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Friday, October 17 2014

‘Into the War’ Is Introspective, Poignant,  and Moralistic in All the Right Ways

Italo Calvino offers a rarely personal, and deeply insightful, glimpse of the adolescent experience of war.


Thursday, October 16 2014

Soap, Candles, and Even the Humble Ice Cube Make Appearances in ‘How We Got to Now’

From the first selfie to the importance of jazz musicians, Steven Johnson puts a few surprises into How We Got To Now.


‘Surgeon General’s Warning’ Provides a Fascinating History on a Controversial Position

Written in vivid detail and expertly researched, Mike Stobbe's chronicle of the office of the Surgeon General parts the curtains on some surprising heroes and brings us to a surprising conclusion.


Lars Iyers’ ‘Wittgenstein Jr’ Is a Portrait of the Genius as a Tortured Thinker

Lars Iyer's latest novel explores sadness and genius while contemplating the end of philosophy.


Wednesday, October 15 2014

‘The End of Absence’ Is an Argument to Turn Off and Tune In

These days there's so much technodread floating around that you can't swing a dead cat without hitting a thinkpiece about how smartphones are ruining our minds.


‘The Short and Tragic Life of Robert Peace’ Will Make You Think

This real-world account of an ill-fated Yale student's life will be haunting me for many months.


Tuesday, October 14 2014

Mainstream Economists Are Leading America to Ruin

The challenges for Americans and other countries to grapple with are not economic ones, and they are not narrow, technically ‘scientific’ ones. They are moral and philosophical ones.


Why You Have No Idea What Your Favorite Characters Look Like

Celebrated book designer Peter Mendelsund considers how readers construct (or fail to construct) visual images in their minds in What We See When We Read.


Monday, October 13 2014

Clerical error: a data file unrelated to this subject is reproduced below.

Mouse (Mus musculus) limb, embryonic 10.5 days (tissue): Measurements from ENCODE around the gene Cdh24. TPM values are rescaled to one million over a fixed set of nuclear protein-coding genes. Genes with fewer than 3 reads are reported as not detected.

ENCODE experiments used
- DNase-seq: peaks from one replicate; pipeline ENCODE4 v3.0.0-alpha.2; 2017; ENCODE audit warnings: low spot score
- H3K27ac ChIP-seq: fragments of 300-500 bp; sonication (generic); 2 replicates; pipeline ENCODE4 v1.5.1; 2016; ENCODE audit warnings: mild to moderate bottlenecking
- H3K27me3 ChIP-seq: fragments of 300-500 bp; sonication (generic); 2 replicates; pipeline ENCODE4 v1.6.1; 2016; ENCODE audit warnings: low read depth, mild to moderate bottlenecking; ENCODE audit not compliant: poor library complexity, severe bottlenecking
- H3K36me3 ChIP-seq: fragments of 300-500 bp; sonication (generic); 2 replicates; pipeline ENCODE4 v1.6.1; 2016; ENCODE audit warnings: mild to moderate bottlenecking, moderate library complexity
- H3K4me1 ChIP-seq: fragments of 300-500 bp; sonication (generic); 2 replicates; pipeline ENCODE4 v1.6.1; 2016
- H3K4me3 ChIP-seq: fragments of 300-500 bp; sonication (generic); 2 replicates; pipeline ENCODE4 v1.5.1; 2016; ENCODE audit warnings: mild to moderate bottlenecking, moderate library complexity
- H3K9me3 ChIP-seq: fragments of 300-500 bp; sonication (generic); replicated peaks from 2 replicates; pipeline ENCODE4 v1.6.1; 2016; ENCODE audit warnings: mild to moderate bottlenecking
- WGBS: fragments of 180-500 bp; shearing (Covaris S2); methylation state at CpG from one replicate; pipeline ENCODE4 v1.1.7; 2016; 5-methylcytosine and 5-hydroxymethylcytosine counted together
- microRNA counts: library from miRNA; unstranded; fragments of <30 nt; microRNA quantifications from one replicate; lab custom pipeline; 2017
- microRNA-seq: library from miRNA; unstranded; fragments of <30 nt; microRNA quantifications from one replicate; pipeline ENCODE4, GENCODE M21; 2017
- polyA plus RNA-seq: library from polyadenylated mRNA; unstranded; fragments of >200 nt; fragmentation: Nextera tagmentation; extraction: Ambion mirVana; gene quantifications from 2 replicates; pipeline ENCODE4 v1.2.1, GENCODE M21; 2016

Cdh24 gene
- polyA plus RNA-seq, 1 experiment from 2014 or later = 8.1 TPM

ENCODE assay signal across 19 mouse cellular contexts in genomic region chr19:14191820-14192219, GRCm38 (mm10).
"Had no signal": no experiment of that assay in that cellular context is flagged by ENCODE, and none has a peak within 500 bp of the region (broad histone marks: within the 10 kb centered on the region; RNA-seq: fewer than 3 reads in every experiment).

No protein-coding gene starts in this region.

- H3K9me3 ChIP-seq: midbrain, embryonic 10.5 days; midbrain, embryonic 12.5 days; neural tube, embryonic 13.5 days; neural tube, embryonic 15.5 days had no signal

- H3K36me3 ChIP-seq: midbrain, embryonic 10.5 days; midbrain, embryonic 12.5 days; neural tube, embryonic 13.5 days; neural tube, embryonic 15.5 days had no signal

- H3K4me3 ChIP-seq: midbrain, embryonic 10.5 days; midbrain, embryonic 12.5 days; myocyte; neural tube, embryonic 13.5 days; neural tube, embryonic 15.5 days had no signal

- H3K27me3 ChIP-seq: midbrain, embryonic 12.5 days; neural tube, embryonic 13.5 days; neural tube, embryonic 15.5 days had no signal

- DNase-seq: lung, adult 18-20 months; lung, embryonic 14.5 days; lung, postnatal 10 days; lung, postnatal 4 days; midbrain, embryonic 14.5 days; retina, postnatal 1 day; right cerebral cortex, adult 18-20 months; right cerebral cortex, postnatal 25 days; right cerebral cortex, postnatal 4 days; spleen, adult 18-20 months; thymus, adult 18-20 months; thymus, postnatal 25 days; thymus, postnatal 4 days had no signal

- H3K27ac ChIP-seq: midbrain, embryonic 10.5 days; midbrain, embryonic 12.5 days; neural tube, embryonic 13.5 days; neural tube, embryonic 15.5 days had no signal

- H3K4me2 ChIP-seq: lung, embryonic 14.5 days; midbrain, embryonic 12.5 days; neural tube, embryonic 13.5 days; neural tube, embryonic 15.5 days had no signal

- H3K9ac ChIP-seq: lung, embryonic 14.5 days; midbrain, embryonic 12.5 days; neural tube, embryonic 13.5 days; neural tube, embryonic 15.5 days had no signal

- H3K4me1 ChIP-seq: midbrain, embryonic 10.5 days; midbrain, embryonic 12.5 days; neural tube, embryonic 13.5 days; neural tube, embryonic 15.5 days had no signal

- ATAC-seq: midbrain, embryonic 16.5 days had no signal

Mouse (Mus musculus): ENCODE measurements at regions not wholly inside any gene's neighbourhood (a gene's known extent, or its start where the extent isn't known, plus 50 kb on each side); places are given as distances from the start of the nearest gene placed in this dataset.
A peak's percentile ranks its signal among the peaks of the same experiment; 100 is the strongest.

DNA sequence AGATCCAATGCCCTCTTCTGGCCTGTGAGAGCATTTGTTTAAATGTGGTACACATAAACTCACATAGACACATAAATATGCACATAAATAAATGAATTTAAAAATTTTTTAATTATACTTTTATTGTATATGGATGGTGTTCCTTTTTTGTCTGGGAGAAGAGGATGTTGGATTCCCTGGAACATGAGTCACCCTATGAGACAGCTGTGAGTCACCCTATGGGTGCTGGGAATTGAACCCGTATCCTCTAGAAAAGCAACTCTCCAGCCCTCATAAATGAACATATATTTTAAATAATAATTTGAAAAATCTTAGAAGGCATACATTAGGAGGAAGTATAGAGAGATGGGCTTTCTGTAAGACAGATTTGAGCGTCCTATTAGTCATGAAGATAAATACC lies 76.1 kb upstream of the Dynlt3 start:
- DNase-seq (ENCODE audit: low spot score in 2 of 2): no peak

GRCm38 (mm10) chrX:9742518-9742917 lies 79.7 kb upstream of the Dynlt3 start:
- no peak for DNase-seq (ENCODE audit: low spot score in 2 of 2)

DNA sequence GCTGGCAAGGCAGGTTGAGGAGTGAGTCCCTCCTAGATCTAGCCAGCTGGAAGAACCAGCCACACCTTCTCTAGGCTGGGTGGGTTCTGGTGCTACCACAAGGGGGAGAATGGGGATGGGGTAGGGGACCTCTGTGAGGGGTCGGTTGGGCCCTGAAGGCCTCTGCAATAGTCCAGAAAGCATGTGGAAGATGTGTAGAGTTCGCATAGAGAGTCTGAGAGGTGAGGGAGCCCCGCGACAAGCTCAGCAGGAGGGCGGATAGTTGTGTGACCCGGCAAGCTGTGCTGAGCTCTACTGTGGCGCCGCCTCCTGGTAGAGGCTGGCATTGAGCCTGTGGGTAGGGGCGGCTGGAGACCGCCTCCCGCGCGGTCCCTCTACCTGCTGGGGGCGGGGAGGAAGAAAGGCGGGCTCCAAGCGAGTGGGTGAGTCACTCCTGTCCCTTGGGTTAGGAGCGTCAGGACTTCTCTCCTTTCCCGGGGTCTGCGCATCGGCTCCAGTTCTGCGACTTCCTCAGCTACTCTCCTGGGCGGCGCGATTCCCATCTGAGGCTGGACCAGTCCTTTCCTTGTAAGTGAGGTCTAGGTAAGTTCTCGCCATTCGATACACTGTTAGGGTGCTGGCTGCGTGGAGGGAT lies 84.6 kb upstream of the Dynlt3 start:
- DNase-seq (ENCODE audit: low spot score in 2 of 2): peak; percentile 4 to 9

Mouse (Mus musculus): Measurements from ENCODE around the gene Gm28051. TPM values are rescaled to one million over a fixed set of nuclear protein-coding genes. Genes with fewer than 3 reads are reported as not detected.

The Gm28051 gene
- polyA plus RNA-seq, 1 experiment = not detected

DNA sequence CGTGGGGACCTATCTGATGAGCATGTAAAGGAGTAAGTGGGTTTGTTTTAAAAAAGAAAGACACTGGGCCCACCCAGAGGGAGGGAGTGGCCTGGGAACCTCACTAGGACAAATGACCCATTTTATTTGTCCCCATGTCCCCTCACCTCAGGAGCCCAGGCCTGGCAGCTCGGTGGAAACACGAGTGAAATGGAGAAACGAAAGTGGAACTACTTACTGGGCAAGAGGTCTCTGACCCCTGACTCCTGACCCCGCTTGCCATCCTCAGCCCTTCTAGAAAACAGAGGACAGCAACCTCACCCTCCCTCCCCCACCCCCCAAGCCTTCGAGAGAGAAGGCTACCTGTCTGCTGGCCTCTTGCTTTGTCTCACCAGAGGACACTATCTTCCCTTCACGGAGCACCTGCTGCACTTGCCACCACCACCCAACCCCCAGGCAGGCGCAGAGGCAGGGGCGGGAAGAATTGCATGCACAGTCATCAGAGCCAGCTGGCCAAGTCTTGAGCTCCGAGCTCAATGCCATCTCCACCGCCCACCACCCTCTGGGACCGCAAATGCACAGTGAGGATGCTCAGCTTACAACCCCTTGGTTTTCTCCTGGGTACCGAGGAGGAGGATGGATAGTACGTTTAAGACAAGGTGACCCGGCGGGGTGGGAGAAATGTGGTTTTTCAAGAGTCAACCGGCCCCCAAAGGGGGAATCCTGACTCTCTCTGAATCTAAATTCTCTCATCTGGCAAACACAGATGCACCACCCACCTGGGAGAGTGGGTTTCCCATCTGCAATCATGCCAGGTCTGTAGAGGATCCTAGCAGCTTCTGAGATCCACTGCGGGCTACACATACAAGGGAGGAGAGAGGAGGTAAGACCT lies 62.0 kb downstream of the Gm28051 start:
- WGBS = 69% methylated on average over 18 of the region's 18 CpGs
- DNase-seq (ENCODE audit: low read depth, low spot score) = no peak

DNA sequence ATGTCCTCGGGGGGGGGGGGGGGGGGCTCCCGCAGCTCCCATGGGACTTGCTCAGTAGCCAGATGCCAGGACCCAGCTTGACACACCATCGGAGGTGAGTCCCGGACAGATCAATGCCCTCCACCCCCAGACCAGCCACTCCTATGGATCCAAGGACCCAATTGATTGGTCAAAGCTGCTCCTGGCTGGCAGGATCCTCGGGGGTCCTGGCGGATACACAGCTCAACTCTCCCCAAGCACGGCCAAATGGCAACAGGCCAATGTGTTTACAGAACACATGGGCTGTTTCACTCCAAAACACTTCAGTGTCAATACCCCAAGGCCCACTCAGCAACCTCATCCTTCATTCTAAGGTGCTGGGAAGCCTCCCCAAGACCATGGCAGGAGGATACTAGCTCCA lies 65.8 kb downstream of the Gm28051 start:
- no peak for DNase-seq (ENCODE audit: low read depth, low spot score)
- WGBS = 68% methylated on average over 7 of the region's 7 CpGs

The Campus Novel as Gonzo Mayhem

His Ph.D revoked, a man fueled by anger returns to an institution he despises in Primordial: An Abstraction.


In ‘The Beggar and the Hare’, Beggars Can Be Choosers

What really happens when you hit rock bottom?


Friday, October 10 2014

‘Some Luck’ Is Sweeping, Bold, and Completely Engrossing

Few authors are able to write equally well about war strategy, communism, cover crops, and postpartum depression.


Let Your Twee Flag Fly High!

Twee is about much more than DIY/Etsy, hipsters and Zooey Deschanel.


Thursday, October 9 2014

‘Tough Day for the Army’ Is a Middle Finger to the Strictures of Form

Whether it’s the recollection of Jesus’ time on the ice as a hockey player, or the confessions of a newspaper editor, Warner isn’t bound by the traditional template for short stories.


‘Uncle Anton’s Atomic Bomb’ Is a Story Full of Details That Requires and Rewards Close Reading

Follow author Ian Woollen's advice: "Sit back, sip your drink, and allow words and phrases such as 'sock hop' and 'fallout', 'Studebaker', and 'Red Scare' to summon up what images they will."


Wednesday, October 8 2014

The End Is Not the End in ‘Station Eleven’

Emily St. John Mandel's book about the survivors of a devastating plague is a thoughtful and original take on the post-apocalyptic genre.


‘The Complete Cosmicomics’ Presents a Fantasy Universe Far Richer Than Our Own

In a strange sense, the yearning for meaning in each of these tales makes them feel like part of religious lore.


Tuesday, October 7 2014

‘Saving Face’: On Battling Social Death

This is not to dwell on narcissism, but to explore how beliefs and assumptions of appearance are put to work in this culture, and how it produces newly-anxious and increasingly insecure subjectivities.


‘The Bookman’s Tale’ Has Too Much of Everything, Which Satisfies No One

Joining the Dan Brown school of pseudo-intellectual adventure writing, Charlie Lovett’s novel takes on one of the most fascinating conspiracy theories of all time.


Monday, October 6 2014

What Power Do Images Have in Our Society?

Images and visual culture shape our reality – in all its nightmarish, as well as hopeful, potential.


Elliot Smith: Beyond the Persona

Leaving behind spectacle and sensation, Torment Saint offers a compassionate and measured portrayal of late singer-songwriter Elliott Smith.


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